Thank you for reminding me to always trust my instincts. You inadvertently introduced us to one of our other friends — his ex. I hope to see you on Maury one day.

“What are those things under your shirt?”

As a teenager, I babysat rambunctious boys. They destroyed everything in their path. They brawled to resolve arguments. Their parents laughed, “Boys will be boys!” when I described their aggression.

When a couple down the street asked me to babysit their demure five-year-old daughter Ana, I was relieved. Playing with Barbies and reading stories would be a welcome break from the chaos of babysitting boys. I wouldn’t have to stop fights or put valuables in unreachable places.

After going over Ana’s bedtime routine and their contact numbers, her parents left for their date night. We had pizza for dinner and played hide and go seek. (Not as difficult with two people, she discovered.) Before bedtime, Ana insisted that we have a tea party. We sat at her pink table and sipped invisible tea out of matching teacups.

“Samantha, how do you like my tea party?”

“It’s the loveliest tea party I’ve been to, Ana. Thank you for being a gracious hostess.”

“What are those things under your shirt?”

“You mean…my bra?”

“What’s in your bra? My mommy said those are called breasts, right?”

“Uh — ”

“My mommy and daddy are doctors. They say you should use the real words for privates.”

“Scientifically speaking, I have breasts under my shirt.”

“When will I get those?”

“It depends on when you go through puberty.”

“What’s that?”

“When your body changes — actually, you should ask your mom about it, not me.”

“My mommy and daddy aren’t regular doctors. They talk to people to make sure their brains are happy. What’s that called?”

“They’re psychiatrists.”

“Why are they white and I’m brown?”

“…”

“My hair doesn’t look like my mommy’s either.”

“This tea party has been a fantastic one, but it’s your bedtime, Ana.”

“Already?”

“Teeth brushing and pajama time for you!”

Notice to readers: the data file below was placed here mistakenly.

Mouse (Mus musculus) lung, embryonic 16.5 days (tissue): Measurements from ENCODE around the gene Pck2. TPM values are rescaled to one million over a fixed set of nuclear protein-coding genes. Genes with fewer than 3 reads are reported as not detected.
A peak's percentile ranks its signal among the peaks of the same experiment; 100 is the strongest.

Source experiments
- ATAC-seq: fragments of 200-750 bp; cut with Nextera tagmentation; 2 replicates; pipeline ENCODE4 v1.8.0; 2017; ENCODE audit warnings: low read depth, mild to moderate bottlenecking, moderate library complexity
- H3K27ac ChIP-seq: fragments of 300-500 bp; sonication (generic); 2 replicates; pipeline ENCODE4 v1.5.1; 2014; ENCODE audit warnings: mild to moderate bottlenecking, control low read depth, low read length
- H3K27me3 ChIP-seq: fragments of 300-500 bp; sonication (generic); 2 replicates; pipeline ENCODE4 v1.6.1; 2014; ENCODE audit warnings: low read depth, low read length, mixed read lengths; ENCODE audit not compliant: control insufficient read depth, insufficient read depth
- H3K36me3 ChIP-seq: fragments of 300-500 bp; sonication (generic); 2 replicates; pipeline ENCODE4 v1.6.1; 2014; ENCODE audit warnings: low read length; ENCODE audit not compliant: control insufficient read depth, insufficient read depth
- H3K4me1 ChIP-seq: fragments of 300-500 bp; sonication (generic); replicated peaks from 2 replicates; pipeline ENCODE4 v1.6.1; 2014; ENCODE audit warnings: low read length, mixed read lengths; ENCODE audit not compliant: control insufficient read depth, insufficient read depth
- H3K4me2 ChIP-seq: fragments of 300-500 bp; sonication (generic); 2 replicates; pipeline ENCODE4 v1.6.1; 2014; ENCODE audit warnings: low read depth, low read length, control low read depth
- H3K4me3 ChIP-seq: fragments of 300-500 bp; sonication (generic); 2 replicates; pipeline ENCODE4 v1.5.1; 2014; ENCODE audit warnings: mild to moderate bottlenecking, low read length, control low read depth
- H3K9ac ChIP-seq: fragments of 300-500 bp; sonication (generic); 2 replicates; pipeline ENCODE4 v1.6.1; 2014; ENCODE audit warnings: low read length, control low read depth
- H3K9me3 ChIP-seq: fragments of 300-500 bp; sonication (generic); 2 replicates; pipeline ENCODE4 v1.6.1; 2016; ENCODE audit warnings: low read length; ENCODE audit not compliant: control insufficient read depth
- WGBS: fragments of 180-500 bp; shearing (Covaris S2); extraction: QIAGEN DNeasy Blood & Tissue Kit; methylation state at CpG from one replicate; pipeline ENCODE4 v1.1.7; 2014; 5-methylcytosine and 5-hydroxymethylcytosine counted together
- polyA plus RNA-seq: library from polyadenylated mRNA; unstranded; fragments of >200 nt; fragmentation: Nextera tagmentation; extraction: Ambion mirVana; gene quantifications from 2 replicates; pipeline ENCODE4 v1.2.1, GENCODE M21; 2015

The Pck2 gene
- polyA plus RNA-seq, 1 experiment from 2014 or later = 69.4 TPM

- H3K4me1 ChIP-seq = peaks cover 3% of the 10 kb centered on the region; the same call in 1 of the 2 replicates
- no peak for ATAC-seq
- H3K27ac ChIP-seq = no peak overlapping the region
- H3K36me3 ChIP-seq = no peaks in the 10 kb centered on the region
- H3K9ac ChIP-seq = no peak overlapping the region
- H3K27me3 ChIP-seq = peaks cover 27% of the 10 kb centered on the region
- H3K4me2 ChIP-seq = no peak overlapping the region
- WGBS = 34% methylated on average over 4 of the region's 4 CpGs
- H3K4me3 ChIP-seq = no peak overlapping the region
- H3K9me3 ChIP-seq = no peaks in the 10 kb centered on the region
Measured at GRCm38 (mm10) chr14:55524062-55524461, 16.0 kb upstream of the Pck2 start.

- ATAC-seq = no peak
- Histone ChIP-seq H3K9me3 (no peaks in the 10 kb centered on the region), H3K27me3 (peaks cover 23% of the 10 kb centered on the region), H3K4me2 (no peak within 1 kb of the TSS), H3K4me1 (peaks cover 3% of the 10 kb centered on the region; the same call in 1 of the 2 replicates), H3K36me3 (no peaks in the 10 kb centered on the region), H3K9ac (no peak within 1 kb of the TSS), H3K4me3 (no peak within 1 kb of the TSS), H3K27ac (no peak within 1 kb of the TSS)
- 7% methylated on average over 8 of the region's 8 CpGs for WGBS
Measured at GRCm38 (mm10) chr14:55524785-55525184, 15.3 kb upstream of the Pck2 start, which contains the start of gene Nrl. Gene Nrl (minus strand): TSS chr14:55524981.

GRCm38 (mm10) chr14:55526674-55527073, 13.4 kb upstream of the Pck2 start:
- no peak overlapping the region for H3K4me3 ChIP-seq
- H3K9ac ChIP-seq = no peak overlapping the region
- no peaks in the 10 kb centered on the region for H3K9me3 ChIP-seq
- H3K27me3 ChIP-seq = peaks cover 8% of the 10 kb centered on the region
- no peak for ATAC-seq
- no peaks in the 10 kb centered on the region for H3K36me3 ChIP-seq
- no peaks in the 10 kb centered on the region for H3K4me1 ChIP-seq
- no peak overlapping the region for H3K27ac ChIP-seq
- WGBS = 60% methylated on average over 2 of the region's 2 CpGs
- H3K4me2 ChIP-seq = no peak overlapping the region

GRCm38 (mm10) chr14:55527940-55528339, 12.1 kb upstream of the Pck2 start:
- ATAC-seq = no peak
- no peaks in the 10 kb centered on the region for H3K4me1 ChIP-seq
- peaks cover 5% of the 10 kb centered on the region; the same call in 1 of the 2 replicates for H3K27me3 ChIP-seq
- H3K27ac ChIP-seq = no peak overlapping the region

“You’re not making me sleep early because I ask lots of questions, are you?”

“Not at all!”

While Ana slept, I decided two things:

  1. I would rather broker peace between battling brothers than field more awkward questions from this observant little girl.
  2. I would never babysit for a couple of psychiatrists ever again.

“K-Mart is a real romantic place!”

My favorite question to ask couples is: “How did you meet?”

The way they respond reveals a lot about their relationship. New couples are hesitant and reticent. Couples who have been together for a long time alternate who tells which part of the story. They exchange smiles. The narrative flow is perfect. Some couples bicker over the details. They argue about who approached whom first and what the other was wearing.

The way a couple shares the story reflects their everyday dynamic. It’s more telling than proposal stories. The majority of proposals are orchestrated. There’s nothing natural about a carefully staged time to “pop the question.” Proposal stories are sweet. But the story about the first time a couple met is usually more magical.

I’ll be sharing the best “meet cute” stories that I’ve been told in this post and in future posts. (I have yet to check the veracity of my coworkers’ stories with their spouses.)